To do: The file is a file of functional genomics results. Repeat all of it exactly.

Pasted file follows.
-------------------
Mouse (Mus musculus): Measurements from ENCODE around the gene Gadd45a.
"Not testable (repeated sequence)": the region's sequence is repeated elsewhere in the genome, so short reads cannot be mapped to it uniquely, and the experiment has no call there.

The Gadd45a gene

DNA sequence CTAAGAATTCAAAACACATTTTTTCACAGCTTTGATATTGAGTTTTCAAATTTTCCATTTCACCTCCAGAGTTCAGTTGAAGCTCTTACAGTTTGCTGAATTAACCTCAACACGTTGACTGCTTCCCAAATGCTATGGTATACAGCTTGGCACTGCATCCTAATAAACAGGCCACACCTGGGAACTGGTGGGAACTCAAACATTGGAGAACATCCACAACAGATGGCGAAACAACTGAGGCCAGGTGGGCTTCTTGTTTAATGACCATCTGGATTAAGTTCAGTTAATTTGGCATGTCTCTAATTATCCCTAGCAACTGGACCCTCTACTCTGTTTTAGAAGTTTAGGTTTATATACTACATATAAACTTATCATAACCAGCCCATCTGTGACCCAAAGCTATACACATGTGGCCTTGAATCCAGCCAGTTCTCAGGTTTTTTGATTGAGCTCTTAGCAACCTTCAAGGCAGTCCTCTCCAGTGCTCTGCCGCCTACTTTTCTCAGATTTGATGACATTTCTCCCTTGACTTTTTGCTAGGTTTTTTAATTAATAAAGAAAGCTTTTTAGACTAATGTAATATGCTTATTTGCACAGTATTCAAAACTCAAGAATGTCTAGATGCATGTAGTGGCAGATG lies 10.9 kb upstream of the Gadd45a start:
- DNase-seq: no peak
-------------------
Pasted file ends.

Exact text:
Mouse (Mus musculus): Measurements from ENCODE around the gene Gadd45a.
"Not testable (repeated sequence)": the region's sequence is repeated elsewhere in the genome, so short reads cannot be mapped to it uniquely, and the experiment has no call there.

The Gadd45a gene

DNA sequence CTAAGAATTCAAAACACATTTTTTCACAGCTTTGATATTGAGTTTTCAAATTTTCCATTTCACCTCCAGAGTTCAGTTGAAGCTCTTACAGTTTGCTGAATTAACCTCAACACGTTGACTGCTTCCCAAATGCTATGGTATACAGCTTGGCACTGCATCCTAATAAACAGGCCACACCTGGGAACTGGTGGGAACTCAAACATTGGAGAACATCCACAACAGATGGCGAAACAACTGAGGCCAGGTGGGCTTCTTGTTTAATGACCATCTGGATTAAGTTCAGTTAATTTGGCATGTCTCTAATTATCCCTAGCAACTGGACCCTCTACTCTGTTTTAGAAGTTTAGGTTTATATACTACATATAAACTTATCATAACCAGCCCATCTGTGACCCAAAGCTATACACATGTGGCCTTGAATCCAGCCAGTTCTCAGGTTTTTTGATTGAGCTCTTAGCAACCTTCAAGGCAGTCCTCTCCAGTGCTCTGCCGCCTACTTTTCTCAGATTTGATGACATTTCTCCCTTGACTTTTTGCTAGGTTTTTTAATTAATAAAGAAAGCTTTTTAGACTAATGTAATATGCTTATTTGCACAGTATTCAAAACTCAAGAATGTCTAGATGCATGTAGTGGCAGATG lies 10.9 kb upstream of the Gadd45a start:
- DNase-seq: no peak